Some more about the ghariyals; visited a temple in the core zone and struggled with video editing, again
Yesterday, I visited one of the three Ghariyal Reserves in India, and today's day was spent interviewing and visiting a temple in the core zone of Ranthambore Tiger Reserve.
October 12, 2023
Thursday, 10:30 PM
We talked about the ghariyals yesterday; let’s talk about them some more before we get to what happened today because ghariyals (Gavialis gangeticus) are now found mostly in three tributaries of the Ganges — the Chambal and the Girwa Rivers — in India, and the Rapti-Naryani River in Nepal even though they were once found in large distributions in several major river systems like the Indus, the Ganges, Brahmaputra and the Mahanadi-Brahmani-Baitrani stretching across India, Bhutan, Bangladesh, Nepal and Pakistan. But due to massive habitat loss, large populations of ghariyals have been lost. In India, we have three Ghariyal Reserves in Uttar Pradesh, Madhya Pradesh and Rajasthan. Yesterday, I visited one of these Reserves in Palighat Village of Sawai Madhopur in Rajasthan on the banks of river Chambal.
Ghariyal gets its name after the boss or bulb on the tip of its snout that looks like a small earthen pitcher, which is ghara in Hindi; thus ghariyal. Ghariyal is among the longest crocodiles in the world with mature females reaching up to 4.5 meters (14 feet) and males touching up to 6 meters (19 ft) and carries smooth epidermal scales on its thick skin. Ghariyal does not leave water to tread on that land all that often and in that respect it is, by far, the most aquatic of all crocodilians.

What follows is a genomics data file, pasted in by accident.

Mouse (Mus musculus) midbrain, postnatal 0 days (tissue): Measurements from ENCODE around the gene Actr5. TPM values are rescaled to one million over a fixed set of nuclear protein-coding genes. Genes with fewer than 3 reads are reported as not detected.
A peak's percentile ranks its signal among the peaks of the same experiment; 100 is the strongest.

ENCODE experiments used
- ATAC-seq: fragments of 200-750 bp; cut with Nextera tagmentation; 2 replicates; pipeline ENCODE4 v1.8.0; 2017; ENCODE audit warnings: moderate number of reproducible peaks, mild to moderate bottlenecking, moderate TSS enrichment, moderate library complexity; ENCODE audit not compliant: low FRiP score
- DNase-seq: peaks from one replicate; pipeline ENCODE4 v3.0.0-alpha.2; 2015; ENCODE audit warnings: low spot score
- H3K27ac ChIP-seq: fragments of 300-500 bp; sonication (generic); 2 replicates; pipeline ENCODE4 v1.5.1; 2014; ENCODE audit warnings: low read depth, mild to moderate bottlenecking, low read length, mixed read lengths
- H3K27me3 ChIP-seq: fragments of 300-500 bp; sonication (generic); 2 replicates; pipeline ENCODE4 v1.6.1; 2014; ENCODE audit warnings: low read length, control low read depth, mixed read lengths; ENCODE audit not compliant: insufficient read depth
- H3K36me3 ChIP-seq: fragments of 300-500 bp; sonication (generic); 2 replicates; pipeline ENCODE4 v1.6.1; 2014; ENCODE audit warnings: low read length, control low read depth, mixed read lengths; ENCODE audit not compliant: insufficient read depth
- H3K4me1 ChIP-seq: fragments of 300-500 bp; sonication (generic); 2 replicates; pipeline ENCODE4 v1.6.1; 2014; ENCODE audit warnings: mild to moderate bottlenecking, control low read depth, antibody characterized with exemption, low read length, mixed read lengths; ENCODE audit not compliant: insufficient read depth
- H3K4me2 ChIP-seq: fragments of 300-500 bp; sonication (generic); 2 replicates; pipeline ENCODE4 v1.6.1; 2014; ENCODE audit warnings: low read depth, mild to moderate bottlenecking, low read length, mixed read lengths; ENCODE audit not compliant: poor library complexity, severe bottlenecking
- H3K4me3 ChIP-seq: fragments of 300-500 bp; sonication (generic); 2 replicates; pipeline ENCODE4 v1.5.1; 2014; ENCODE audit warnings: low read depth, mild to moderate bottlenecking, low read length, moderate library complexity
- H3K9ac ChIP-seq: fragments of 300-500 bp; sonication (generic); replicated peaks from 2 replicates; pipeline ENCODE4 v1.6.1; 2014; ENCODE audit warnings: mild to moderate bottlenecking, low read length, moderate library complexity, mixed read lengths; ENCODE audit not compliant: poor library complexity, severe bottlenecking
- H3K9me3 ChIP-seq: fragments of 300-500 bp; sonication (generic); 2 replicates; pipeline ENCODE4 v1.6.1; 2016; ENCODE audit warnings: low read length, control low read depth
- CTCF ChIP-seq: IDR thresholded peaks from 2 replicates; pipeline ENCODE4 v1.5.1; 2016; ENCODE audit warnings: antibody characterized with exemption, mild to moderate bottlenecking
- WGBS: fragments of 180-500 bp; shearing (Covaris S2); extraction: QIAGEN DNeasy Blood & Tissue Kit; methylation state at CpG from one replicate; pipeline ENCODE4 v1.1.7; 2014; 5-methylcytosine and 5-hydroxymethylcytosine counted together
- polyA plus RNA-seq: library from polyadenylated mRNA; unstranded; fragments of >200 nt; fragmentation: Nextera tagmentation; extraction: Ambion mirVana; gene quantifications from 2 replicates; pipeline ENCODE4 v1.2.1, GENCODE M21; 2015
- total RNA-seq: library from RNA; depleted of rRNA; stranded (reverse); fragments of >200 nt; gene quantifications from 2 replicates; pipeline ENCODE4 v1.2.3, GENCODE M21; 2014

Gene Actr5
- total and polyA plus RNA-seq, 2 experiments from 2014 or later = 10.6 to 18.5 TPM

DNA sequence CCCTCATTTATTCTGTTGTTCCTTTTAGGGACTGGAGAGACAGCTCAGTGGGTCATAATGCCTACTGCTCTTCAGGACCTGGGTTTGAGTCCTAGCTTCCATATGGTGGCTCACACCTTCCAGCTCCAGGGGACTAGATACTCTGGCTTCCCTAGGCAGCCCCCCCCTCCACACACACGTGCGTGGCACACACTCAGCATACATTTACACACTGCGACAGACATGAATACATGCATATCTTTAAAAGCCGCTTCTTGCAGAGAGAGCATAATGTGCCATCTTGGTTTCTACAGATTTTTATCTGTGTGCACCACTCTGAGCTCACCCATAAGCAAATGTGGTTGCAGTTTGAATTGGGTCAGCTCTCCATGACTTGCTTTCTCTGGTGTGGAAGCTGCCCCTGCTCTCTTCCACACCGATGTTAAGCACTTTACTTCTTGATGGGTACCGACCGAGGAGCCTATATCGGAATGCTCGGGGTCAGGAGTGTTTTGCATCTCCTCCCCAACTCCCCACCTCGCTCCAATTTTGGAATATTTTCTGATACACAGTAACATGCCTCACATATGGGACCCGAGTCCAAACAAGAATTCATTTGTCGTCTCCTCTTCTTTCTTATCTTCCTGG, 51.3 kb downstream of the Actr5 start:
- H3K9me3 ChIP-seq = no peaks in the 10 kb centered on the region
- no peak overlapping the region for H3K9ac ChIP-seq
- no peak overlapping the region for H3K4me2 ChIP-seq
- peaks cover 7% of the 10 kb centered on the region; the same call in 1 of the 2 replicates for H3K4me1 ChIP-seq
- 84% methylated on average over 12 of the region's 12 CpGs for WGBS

The major threats to its existence include loss of habitat on account rivers’ being dammed and diverted to promote irrigation; loss of prey base due to fishing and the use of nets that prove lethal to adult and subadult ghariyals; and poaching for its body parts for use as medicine (little scientific about such medicinal use).
As for today, I decided to pay a visit to a temple in the core zone of Ranthambore Tiger Reserve, and it was interesting in its own way. There are many such temples in Ranthambore and present a challenge to the forest department because they tend to be the flashpoints of human-animal conflict, which is a complex issue. More on that later.
The daily struggle with recording, editing and uploading the daily Vlogs continues to be a challenge because the videos go through three layers of editorial checks by both on-site and off-site teams and there is a high degree of coordination required between the teams. And our editor continues to make minor mistakes that have to be corrected and these minor mistakes take a chunk of our time. The streamlining of editing on the go is still on-going and we hope to improve in a week’s time. But, well, we hoped to improve in a week’s time a week ago as well. Apart from hoping, we have been working towards it, too. The progress, despite all that, has still been sluggish.
Also, I interviewed the Chief Conservator of Forests, Sh. P. Kathirvel, as scheduled, and the interview would soon be live with its glimpses available in the Daily Vlog to be released soon. We are also working on releasing the complete video of the interview of Sh. Apoorva Krishna Srivastava, Divisional Forest Officer (DFO), Alwar, Rajasthan conducted on October 3, 2023. You’ll be able to watch the complete interview in a day or two.